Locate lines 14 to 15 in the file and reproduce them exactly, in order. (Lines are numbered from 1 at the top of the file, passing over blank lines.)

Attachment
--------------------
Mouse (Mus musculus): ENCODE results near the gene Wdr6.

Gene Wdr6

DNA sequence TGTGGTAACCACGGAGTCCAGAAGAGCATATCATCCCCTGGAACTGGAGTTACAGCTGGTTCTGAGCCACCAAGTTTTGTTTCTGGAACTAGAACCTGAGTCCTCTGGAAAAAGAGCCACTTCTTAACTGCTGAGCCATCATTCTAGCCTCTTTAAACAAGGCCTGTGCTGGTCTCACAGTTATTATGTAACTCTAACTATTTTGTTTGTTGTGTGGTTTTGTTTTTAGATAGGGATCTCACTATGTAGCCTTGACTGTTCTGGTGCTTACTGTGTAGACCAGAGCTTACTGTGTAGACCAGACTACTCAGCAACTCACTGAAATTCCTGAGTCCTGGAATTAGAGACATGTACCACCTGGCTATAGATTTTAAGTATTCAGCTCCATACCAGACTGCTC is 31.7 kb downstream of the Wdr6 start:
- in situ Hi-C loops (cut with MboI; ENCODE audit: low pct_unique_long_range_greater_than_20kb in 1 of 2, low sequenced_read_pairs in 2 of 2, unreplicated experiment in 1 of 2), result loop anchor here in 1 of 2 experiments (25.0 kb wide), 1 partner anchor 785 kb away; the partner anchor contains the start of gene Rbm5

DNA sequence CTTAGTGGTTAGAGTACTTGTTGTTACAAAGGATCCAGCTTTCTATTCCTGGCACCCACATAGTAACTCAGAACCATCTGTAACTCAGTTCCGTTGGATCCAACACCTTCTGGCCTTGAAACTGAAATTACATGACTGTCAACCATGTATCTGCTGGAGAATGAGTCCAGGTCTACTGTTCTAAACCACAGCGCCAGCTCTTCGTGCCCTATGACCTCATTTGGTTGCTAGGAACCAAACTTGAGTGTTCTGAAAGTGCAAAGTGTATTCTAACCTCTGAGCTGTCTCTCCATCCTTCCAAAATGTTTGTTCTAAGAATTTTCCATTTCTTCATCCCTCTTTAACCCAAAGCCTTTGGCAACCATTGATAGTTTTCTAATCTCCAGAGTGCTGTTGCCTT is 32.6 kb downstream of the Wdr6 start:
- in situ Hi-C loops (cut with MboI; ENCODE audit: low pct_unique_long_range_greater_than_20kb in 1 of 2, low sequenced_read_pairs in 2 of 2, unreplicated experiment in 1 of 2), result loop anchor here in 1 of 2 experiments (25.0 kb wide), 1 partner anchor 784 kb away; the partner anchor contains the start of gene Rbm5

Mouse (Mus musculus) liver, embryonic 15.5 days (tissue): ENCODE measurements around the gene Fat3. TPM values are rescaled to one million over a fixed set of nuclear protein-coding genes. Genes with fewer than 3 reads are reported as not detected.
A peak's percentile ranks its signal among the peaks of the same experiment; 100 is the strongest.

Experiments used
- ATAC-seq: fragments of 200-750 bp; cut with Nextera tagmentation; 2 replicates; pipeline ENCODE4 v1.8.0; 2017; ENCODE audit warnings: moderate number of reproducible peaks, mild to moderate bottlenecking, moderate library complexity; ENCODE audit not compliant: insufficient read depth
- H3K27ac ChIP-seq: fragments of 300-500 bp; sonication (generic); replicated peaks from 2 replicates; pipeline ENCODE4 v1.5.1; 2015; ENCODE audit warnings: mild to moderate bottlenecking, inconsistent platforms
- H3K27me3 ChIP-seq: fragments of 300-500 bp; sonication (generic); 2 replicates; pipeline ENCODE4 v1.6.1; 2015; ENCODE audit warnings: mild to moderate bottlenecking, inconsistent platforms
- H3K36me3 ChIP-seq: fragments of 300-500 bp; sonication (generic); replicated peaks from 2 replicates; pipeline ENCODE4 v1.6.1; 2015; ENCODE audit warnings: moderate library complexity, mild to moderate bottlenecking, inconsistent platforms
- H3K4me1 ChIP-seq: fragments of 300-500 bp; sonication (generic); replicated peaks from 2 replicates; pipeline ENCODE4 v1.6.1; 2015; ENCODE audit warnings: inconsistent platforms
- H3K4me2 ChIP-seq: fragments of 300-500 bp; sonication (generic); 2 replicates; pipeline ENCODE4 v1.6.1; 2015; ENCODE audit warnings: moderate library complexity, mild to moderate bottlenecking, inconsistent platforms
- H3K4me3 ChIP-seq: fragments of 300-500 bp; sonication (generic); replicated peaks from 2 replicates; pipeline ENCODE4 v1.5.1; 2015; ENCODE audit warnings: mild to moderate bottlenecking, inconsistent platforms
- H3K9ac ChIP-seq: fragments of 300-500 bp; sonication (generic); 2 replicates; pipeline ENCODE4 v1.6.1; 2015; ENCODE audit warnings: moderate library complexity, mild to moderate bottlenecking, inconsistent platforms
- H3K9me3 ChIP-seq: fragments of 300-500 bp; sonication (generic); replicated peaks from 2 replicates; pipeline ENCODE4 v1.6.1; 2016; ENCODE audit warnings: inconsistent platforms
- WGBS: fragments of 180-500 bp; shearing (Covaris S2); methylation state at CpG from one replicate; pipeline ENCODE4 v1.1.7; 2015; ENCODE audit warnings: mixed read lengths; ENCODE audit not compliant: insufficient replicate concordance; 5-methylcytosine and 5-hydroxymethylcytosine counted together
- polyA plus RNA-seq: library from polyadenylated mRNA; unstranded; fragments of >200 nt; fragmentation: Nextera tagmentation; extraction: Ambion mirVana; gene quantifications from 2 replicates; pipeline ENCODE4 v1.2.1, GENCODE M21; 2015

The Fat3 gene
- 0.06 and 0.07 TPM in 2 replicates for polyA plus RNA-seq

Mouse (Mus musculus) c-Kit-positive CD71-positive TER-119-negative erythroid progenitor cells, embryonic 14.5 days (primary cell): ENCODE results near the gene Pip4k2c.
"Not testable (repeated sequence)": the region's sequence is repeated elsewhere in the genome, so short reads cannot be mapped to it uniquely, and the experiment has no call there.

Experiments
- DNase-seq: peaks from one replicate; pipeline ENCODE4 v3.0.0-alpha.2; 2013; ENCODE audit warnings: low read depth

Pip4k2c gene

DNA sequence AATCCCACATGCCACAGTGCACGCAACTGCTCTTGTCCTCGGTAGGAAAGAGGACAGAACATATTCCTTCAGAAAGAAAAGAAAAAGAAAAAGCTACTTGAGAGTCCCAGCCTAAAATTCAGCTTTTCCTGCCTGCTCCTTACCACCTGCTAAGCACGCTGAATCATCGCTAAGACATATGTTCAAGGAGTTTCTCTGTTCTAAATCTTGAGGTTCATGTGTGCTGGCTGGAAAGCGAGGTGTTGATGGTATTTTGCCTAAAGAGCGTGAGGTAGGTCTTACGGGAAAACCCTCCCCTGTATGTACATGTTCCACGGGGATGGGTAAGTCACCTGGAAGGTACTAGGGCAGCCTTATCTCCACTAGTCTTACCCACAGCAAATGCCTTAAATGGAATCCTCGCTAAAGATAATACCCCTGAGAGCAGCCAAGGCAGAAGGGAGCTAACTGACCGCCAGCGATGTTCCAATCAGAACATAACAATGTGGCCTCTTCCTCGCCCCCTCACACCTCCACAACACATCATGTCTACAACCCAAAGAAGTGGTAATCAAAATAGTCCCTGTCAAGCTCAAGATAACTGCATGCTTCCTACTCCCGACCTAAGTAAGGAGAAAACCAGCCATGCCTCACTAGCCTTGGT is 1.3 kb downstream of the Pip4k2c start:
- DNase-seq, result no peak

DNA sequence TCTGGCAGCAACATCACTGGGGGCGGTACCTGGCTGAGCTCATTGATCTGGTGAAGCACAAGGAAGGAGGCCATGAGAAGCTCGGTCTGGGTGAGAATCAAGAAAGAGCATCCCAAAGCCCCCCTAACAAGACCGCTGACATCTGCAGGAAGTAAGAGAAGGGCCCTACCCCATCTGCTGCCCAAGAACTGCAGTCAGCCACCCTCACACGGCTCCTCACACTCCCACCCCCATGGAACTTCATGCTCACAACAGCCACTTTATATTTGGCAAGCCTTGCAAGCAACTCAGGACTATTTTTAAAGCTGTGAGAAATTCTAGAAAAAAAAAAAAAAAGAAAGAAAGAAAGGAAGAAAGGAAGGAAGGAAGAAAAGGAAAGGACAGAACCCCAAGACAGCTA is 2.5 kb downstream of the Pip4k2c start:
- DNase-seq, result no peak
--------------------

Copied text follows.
- H3K4me1 ChIP-seq: fragments of 300-500 bp; sonication (generic); replicated peaks from 2 replicates; pipeline ENCODE4 v1.6.1; 2015; ENCODE audit warnings: inconsistent platforms
- H3K4me2 ChIP-seq: fragments of 300-500 bp; sonication (generic); 2 replicates; pipeline ENCODE4 v1.6.1; 2015; ENCODE audit warnings: moderate library complexity, mild to moderate bottlenecking, inconsistent platforms